PFA's Hamaguchi reveals smart-beta fears

The CIO at Japan's Pension Fund Association discloses his fears about over-reliance on standard deviation as a measure of risk at an AsianInvestor forum.
PFA's Hamaguchi reveals smart-beta fears

The chief investment officer at Japan’s Pension Fund Association, Daisuke Hamaguchi, warned about over-reliance on statistics at an AsianInvestor forum yesterday, rubbishing the practice of forecasting and taking a swipe at quantitative methodology and smart beta.

Delivering a frank opening address at AsianInvestor’s fourth annual Japan Institutional Investment Forum in Tokyo yesterday, Hamaguchi argued that investors would be unwise to rely on standard deviation as a tool to measure risk because the numbers can't be depended on.

“It’s like focusing on images in the rear-view mirror, looking backwards when you are driving forwards,” said Hamaguchi, who has responsibility for investing PFA’s ¥12.7 trillion ($104.5 billion) in assets. Of this, the institution manages about ¥5 trillion in-house in domestic equities and domestic and global fixed income.

While conceding that some in the audience might think his comments were off the mark, he highlighted the first bullet point that PFA uses to explain its cultural philosophy: that markets are uncertain and cannot be predicted.

“In the field of investment management, especially for a CIO to assert this philosophy consistently is quite difficult,” said Hamaguchi.

He noted that pension beneficiaries assumed that investment professionals could forecast markets accurately. “From our side, to say we don’t know and can’t forecast, to put this in writing in the first bullet point on our list is quite courageous, but we feel it is important,” he stated.

The key point of his address was that standard deviation – which he described as a combination of asset distribution and probability – could not be relied on as a tool to measure risk.

According to standard deviation modelling, he noted, the chances of equity valuations halving within a year were put at once in several centuries, yet this had happened twice in the past 15 years.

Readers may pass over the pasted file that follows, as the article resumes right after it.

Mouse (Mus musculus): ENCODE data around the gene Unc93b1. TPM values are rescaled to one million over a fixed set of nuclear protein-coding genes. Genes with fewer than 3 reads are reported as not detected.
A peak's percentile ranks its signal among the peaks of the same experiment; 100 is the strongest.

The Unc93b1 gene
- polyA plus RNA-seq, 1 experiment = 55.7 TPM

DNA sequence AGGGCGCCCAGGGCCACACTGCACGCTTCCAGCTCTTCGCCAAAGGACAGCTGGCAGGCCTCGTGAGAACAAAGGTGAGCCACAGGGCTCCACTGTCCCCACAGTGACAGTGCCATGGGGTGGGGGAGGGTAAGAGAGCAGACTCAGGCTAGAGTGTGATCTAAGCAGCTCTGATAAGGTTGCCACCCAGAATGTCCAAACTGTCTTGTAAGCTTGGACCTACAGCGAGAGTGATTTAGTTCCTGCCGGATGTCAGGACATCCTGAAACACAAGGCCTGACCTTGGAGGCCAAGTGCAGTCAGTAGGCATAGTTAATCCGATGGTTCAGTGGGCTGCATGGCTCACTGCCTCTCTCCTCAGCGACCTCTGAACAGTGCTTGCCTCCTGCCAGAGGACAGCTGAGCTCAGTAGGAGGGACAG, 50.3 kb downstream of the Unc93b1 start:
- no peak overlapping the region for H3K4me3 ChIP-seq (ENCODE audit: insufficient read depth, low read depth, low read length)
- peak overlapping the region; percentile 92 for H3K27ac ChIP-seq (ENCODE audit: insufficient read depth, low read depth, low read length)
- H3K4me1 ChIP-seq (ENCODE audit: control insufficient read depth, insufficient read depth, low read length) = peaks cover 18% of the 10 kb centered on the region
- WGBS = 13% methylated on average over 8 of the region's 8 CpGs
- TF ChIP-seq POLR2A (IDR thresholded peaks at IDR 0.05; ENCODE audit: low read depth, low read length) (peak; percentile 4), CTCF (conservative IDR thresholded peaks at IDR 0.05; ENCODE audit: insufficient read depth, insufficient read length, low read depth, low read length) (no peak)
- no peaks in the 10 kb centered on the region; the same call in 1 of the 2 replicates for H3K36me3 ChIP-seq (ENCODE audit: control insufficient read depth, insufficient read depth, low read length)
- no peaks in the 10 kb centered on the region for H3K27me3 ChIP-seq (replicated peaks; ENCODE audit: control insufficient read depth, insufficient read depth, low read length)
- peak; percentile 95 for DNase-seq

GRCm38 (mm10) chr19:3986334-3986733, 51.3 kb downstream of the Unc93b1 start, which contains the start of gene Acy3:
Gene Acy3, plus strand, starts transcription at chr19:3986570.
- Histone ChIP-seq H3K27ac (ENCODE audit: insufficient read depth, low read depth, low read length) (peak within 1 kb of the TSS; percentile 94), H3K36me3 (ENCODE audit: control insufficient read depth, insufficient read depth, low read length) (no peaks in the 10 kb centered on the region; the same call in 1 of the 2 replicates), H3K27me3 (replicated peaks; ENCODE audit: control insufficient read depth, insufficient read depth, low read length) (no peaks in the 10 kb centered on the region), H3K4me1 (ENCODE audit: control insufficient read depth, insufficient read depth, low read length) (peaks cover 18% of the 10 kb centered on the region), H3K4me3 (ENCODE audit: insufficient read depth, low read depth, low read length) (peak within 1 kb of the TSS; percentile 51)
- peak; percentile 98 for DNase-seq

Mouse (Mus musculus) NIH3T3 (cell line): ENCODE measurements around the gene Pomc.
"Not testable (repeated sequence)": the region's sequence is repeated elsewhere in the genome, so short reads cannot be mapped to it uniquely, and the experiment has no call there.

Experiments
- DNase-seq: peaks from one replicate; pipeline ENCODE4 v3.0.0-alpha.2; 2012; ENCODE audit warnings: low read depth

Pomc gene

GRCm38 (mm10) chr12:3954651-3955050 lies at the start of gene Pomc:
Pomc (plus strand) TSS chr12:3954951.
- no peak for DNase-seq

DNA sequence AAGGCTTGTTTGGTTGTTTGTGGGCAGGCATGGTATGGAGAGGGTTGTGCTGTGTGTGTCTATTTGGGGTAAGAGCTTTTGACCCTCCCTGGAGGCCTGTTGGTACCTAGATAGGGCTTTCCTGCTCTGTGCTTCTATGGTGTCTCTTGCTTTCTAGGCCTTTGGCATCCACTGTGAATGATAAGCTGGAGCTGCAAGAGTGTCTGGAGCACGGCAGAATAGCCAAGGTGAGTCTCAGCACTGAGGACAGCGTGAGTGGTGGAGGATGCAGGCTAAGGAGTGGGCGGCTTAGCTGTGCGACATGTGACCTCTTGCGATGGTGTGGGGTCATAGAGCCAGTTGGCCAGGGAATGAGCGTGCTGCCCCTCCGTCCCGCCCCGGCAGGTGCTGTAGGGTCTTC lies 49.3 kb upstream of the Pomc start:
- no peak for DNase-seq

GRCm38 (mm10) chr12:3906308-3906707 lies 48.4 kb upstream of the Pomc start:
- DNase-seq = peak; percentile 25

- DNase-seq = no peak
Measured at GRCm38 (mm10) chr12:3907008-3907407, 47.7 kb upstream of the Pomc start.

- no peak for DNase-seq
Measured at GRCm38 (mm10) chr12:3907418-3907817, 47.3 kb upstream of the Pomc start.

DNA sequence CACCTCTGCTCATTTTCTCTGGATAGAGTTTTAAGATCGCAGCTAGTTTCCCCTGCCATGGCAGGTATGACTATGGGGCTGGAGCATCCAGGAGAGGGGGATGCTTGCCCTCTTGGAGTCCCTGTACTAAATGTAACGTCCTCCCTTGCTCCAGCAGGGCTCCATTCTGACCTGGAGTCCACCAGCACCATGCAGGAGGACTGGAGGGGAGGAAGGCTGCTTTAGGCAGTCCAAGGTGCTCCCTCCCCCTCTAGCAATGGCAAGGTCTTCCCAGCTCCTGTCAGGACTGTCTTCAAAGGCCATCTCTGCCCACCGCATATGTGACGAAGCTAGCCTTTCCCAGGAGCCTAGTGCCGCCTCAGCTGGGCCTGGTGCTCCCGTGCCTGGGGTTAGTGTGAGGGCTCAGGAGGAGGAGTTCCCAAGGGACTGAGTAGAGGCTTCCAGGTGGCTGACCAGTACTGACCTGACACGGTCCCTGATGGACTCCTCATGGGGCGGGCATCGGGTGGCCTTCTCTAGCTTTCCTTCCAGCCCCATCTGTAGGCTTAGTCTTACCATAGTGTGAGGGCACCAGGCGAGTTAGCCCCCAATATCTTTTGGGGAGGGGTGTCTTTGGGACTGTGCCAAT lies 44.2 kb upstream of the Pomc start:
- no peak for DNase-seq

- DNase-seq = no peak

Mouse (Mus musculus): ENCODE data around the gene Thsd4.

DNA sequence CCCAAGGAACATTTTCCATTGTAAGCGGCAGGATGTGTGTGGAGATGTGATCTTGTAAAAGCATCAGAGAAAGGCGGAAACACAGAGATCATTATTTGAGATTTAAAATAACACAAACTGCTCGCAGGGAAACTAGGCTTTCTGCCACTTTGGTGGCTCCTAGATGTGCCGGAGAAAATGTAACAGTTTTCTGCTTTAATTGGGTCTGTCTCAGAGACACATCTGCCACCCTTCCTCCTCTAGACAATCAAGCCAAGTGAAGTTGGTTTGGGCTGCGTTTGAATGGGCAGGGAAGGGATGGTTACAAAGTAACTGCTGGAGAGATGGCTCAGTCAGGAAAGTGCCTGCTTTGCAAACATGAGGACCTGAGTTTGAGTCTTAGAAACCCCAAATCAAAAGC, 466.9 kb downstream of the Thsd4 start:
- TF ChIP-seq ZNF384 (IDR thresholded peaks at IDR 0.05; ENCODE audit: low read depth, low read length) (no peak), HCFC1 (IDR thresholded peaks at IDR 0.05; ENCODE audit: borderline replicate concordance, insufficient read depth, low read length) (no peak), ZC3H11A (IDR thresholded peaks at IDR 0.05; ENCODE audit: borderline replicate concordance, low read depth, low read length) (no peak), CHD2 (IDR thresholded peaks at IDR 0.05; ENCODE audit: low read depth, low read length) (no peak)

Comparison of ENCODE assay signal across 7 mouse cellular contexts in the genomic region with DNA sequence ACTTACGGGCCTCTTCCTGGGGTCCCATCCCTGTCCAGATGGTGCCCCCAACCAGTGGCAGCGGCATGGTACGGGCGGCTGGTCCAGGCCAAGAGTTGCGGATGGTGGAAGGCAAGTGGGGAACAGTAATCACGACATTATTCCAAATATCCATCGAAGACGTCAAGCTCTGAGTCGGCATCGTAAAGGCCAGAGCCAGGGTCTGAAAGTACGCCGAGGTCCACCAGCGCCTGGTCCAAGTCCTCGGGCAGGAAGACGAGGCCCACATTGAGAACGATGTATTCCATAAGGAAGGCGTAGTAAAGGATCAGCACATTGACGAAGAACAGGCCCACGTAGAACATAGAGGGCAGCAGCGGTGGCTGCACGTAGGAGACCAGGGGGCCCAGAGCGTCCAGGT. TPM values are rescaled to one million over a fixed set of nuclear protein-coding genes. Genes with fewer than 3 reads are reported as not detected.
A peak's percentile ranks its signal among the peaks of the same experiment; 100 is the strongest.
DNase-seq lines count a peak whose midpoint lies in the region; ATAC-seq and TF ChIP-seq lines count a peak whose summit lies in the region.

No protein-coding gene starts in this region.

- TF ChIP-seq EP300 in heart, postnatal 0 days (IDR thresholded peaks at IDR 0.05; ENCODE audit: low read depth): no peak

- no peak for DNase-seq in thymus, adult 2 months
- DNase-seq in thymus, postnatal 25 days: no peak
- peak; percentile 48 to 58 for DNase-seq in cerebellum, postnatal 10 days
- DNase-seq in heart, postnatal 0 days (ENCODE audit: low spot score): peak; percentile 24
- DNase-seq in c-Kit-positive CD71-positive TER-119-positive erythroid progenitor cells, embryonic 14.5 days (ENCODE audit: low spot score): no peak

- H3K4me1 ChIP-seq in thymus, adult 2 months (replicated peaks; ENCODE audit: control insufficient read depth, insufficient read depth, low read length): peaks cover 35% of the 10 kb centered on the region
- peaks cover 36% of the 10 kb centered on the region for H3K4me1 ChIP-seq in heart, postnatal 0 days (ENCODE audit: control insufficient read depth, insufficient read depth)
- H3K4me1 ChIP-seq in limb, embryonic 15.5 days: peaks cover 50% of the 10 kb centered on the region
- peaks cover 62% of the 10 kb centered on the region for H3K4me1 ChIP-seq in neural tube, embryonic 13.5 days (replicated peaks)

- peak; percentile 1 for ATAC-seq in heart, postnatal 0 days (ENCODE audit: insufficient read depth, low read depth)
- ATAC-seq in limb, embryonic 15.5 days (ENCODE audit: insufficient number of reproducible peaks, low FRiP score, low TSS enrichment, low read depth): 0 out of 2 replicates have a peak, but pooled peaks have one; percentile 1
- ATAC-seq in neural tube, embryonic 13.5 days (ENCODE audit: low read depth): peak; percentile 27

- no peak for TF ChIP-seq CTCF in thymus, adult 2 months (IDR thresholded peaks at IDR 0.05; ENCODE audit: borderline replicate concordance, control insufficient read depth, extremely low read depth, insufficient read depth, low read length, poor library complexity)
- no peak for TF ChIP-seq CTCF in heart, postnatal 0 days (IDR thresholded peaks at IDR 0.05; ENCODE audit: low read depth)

“When you try to express the movement of the market statistically in the form of distribution, I think this starting point is where problems begin,” said Hamaguchi.

He noted the assumption was that the data points used to create a picture of standard deviation were independent and did not influence one another. But in reality market movement was continuous and when investors become aware of risk they all acted together, meaning there was a chain reaction.

“In reality data points are not independent,” he observed. “When you try to deal in everything to do with distribution and probability you go wrong in one place or another. We do not need to be digital all the time, we need to think in analogue terms.”

His argument was that investors who relied on the tradition of using probability in distribution tended to underestimate risk. In this he specifically referred to quantitative methodology and smart beta.

He noted how quant-based funds in 2007 had accumulated similar positions based on similar logic, then all of suddenly created confusion by disposing of assets.

“There was a downturn in the market and constant distribution and probability calculations were made,” he said. “But there were hidden risks and these led to a chain reaction. On a personal level I am quite concerned about smart beta.”

He expressed further concern that the market had become so grounded on the concept of standard deviation in terms of risk management and analytics.

“They [money-managers] calculate it because they want to sound as if they are doing a lot of work and they want to sound professional,” he added. “But I tend to vacillate. I say we should not base ourselves on such numbers because they are defective.

“If you are aware of that and you are careful in using these numbers, that's ok. But as a measure of absolute risk they should not be depended on.

“In our industry, in various forms and under different names, calculations come into our work. We see an overabundance of numbers, so we need to be careful and aware of what the calculations are based on.”

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